• 300 additional police officers dispatched to Northern Ireland from Great Britain to strengthen PSNI resources
• Deployment comes as fears grow over public disorder surrounding a controversial Orange Order parade
The deployment brings to 1,300 the number of mainland UK officers that have been called to the region within the last week to support the under-pressure Police Service of Northern Ireland (PSNI).
Loyalist rioting erupted in Belfast for a fifth successive night last night.
The extra officers are travelling to the region as a US diplomat charged with finding a resolution to the thorny parading issue jetted into Belfast for a first round of meetings with Stormont’s political leaders.
Dr Richard Haas, a former White House special envoy to Northern Ireland, is due to chair cross party negotiations in the autumn in a bid to find a lasting settlement on contentious parades.
He will also focus on reaching agreement on two other problems as yet unresolved in the peace process - how to deal with the legacy of the Troubles and how to address disputes over flags and symbols.
Dr Haas met First Minister Peter Robinson and deputy First Minister Martin McGuinness at Stormont Castle ahead of a meeting with all the Assembly’s main party leaders.
The first wave of 630 mutual aid officers deployed to the region have now returned home to their constabularies in England, Scotland and Wales.
The fresh reinforcements will bring to 600 the number of GB officers who remain on duty in Northern Ireland.
Police came under attack again in Belfast last night, with around 35 petrol bombs thrown at officers by loyalists.
The majority of trouble was in the east of the city, with sporadic unrest in other areas, including Newtownabbey in greater Belfast.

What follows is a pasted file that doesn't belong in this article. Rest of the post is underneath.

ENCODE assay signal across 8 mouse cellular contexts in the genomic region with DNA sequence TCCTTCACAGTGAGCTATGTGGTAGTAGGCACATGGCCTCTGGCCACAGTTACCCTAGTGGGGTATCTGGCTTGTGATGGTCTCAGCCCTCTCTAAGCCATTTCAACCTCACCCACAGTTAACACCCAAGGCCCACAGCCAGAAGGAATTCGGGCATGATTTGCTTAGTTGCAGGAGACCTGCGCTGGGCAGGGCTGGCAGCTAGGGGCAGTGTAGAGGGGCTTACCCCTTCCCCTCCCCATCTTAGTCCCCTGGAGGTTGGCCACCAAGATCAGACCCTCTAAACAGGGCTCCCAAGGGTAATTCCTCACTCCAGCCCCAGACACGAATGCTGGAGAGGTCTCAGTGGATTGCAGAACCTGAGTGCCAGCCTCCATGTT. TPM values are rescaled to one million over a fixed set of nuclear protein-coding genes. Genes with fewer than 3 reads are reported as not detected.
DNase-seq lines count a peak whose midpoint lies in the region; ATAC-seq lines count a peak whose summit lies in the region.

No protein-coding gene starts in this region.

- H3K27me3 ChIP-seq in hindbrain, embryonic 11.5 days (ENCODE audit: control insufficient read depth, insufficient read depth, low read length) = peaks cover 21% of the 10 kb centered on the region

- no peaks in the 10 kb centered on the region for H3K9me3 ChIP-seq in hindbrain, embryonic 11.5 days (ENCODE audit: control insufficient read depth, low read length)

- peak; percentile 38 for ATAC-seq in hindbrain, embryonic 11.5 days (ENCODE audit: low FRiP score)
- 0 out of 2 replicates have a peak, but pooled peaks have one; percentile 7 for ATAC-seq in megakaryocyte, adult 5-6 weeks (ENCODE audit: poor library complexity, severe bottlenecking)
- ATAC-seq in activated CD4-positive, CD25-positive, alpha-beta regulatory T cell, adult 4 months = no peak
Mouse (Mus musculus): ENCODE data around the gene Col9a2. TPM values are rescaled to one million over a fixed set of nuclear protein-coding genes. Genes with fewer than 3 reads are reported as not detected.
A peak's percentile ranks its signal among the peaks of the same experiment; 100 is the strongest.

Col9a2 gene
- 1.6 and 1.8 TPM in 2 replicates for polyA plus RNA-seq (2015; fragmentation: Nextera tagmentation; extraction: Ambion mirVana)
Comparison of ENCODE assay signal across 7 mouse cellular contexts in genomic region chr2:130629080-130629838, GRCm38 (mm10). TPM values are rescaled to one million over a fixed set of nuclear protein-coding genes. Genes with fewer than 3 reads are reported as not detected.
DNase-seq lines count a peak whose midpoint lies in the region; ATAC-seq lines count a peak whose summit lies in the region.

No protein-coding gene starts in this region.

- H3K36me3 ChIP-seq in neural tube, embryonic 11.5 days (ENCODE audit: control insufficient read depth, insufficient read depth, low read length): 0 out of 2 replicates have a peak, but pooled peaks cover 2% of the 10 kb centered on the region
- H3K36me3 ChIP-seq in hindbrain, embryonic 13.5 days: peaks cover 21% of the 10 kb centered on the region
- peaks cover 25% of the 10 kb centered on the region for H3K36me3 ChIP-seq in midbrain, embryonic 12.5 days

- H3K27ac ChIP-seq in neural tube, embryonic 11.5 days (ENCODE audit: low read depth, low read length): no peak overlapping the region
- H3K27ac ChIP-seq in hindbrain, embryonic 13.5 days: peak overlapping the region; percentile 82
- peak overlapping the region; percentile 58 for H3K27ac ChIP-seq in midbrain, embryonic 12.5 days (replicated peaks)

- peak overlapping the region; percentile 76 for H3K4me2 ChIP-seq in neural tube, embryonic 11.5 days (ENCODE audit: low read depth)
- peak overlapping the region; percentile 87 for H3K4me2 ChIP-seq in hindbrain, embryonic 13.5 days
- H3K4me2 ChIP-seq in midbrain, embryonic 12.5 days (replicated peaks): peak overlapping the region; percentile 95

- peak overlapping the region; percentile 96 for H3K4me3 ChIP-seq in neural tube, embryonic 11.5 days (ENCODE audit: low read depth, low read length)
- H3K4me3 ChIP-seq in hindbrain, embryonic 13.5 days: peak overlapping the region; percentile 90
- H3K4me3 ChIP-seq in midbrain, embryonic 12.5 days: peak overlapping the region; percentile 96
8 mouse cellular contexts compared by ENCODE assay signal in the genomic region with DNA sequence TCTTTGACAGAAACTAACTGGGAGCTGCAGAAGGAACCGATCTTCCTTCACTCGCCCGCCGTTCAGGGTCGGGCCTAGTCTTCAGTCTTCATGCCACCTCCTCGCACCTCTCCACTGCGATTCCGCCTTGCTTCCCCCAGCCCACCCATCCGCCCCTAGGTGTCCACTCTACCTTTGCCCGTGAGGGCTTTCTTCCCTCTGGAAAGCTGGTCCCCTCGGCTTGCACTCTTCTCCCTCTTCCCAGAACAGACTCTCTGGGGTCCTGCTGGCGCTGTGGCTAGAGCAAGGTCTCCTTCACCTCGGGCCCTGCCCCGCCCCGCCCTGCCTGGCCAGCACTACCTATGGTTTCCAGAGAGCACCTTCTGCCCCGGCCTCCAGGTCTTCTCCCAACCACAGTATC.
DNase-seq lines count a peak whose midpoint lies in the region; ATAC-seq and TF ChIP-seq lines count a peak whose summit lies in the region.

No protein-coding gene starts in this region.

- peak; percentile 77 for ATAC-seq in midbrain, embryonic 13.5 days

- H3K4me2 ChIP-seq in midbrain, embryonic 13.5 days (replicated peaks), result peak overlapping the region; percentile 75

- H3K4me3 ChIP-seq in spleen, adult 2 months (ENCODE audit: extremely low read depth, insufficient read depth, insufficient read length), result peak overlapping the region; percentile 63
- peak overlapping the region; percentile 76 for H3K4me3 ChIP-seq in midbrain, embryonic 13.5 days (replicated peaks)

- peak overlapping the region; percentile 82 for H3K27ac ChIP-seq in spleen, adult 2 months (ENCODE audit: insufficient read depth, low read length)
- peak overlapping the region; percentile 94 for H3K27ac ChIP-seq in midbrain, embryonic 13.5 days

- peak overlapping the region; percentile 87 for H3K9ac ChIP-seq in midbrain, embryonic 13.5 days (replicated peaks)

Six cars and a moped were set alight.
In previous nights the Woodvale area in north Belfast bore the brunt of the disorder.
The riots first flared on Friday night in Woodvale when Orangemen were prevented from marching through the nearby republican/nationalist Ardoyne area on their way home from traditional Orange Order Twelfth of July commemorations.
So far a total of 62 people have been arrested for public order offences.
No police officers were injured in last night’s clashes but 71 were hurt in the previous four nights of unrest.
Yesterday politicians in Northern Ireland backed a motion which described the ban on the controversial Orange Order parade as “illogical”.
The Democratic Unionist motion was won by a single vote during a specially reconvened sitting of the Stormont Assembly.
During the two-hour debate DUP First Minister Mr Robinson claimed the Parades Commission - the adjudicating body set up in 1998 to deal with contentious parades - had got it wrong when it banned the march and said the body lacked credibility.
Mr Robinson also called for the Orange Order to engage with the all party working group led by US diplomat Dr Haas to come up with an alternative to the Commission.
Sinn Fein Deputy First Minister Martin McGuinness yesterday told the Assembly that Belfast should learn from his native city of Londonderry where thousands of Orangemen took part in Twelfth demonstrations without incident.
The Parades Commission published restrictions on the north Belfast parade on July 9.
It ruled that the Orange Order could march past Ardoyne on the Crumlin Road on the morning of July 12 but could not use the same return route on Friday afternoon.
The 300 metre stretch of the road separates loyalist and nationalist communities.